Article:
The drag and drop UI is rad. What’s even better is how Trello instantly updates the state of a board for all users. If we’re both working on Weekly at the same time, we know it, and we don’t have to take turns by “checking out” or somehow locking the work-in-progress.
I don’t know about you, but at The Changelog we freakin’ love Markdown and write all of our content with it. If Trello didn’t support Markdown, it would’ve been a deal breaker for us.
Good thing it does. This means we can write all of our content in Markdown and Trello will display it to us the same way it’ll be rendered in Weekly.
How we do it
So that’s the why. Here’s the how.
Each issue of Weekly gets its own board. We have a board called “Weekly - Boilerplate” that is a skeleton of what a new issue needs. We copy that to a new board and we’re ready to roll. Anytime we learn something new or make a change, we update the boilerplate and any future issues will inherit the new stuff.
I’ll explain how it works, but let me first save 1,000 words. Here’s a screengrab of the Trello board for Weekly - Issue #33 (click for full res version):
And here is the Issue that the board produced (click for full res version):
(The archive for that issue is here, if that’s easier on your eyes.)
The first list in Trello (named “Meta”) is unique. Each issue needs some customizations, such as the date, preview text (what people see in their inbox previews), and an Editor’s Note. This list gets processed first and discarded.
Each subsequent list in Trello represents a section in Weekly (Latest Episode, Headlines, Projects and Repos, etc.). Each card in the Trello list is the respective story in Weekly. The Trello card titles become Weekly story titles, and we use labels (thatone is for sponsored content. We also use an label for drafts) to customize certain stories.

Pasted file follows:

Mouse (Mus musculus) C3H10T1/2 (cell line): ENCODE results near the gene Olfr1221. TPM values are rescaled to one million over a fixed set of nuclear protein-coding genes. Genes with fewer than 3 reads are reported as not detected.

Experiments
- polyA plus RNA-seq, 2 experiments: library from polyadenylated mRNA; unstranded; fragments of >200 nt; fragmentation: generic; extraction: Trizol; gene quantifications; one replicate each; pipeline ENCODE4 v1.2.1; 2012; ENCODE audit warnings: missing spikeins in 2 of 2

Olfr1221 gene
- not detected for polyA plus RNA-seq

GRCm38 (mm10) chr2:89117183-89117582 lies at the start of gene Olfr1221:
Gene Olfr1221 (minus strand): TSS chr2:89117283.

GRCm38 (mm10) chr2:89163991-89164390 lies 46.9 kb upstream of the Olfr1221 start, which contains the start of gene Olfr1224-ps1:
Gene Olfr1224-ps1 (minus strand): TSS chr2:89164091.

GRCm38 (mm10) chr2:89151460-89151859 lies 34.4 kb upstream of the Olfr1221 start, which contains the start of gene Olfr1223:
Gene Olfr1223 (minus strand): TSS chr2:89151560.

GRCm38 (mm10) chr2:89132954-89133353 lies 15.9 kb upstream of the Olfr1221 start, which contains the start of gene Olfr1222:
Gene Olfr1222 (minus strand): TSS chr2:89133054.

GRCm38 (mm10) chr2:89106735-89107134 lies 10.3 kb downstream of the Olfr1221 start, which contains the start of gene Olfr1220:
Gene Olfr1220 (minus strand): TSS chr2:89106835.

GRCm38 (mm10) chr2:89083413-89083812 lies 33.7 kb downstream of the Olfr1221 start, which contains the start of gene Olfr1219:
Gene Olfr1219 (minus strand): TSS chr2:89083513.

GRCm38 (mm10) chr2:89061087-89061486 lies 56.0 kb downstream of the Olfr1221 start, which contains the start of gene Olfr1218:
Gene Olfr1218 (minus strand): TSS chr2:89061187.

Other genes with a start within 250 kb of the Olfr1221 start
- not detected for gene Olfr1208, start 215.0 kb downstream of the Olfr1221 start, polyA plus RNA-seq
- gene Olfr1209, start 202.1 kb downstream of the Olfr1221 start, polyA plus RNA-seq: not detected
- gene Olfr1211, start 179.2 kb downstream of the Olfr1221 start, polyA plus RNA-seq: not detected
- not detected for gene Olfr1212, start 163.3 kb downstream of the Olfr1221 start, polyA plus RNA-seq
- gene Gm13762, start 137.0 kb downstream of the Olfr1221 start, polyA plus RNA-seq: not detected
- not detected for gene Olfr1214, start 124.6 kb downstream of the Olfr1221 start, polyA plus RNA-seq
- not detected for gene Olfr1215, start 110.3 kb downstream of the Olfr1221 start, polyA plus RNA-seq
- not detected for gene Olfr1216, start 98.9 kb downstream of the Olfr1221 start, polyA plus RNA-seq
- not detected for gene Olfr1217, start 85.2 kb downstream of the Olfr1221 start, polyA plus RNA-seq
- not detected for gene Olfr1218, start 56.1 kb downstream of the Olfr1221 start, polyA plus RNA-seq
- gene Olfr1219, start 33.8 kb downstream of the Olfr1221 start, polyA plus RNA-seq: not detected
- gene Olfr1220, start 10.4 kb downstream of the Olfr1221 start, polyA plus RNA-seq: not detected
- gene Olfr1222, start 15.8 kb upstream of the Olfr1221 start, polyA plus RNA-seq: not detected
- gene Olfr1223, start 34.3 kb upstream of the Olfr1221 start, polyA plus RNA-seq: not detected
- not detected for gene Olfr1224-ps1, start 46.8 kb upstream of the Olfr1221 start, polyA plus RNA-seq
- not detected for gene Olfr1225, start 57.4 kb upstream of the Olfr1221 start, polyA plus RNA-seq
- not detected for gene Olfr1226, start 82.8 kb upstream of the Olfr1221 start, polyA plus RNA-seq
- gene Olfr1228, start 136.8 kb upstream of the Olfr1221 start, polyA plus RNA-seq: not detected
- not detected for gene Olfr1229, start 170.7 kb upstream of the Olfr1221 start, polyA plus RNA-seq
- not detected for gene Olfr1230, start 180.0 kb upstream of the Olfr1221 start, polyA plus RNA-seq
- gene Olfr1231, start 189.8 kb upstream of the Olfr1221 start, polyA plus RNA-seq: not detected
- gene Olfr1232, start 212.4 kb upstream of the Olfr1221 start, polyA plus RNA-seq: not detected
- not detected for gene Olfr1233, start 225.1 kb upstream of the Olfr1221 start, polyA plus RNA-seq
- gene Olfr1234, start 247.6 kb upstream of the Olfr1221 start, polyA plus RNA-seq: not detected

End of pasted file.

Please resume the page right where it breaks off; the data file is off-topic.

We put each story’s content in the Description field for the card in Trello (which is parsed with Markdown). Each story also needs a link, since the entire point of Weekly is to provide interesting & useful links. There are two ways we can add the story’s link:
- The first line in the description is a URL followed by a blank line
- The URL is added as an attachment to the card
We thought having the option would be nice, but in practice we only use the first method, since it’s less steps than the second.
How does this all happen for us? Via the Trello API. We have a sub-200 LOC Ruby script that connects to the board (using the Ruby Trello gem), loops over the lists, and outputs ERB (Ruby-embedded HTML) according to the rules laid out above. Middleman consumes that output and produces HTML that is shipped off to Campaign Monitor for delivery.
At the end of the day, Adam just has to execute a simple Rake command to kick the entire process off:
rake import ISSUE=33
This kicks off a call to the Trello API and looks for a board with the slug
The code that performs this operation is not all that interesting. It’s also completely coupled to our specific needs. That being said, here is a gist that shows exactly how we do it. You’ll need to adapt this to your circumstances.
We love using Trello as a CMS. But the tools could be improved. Here’s a few possible improvements:
- Remove Middleman from the workflow. The importer could generate the final HTML itself.
- Optimize API usage. Right now it takes up to 60 seconds to run the importer. This is not a huge deal, because we only to it a few times per week, but it could be better. I’m sure we’re hitting the API more than we need to, which accounts for most of the run time.
- Make it generic. It’d be rad if we could genericize the code and start an open source project around it. If anybody is interested in that, holler and we can discuss the possibilities.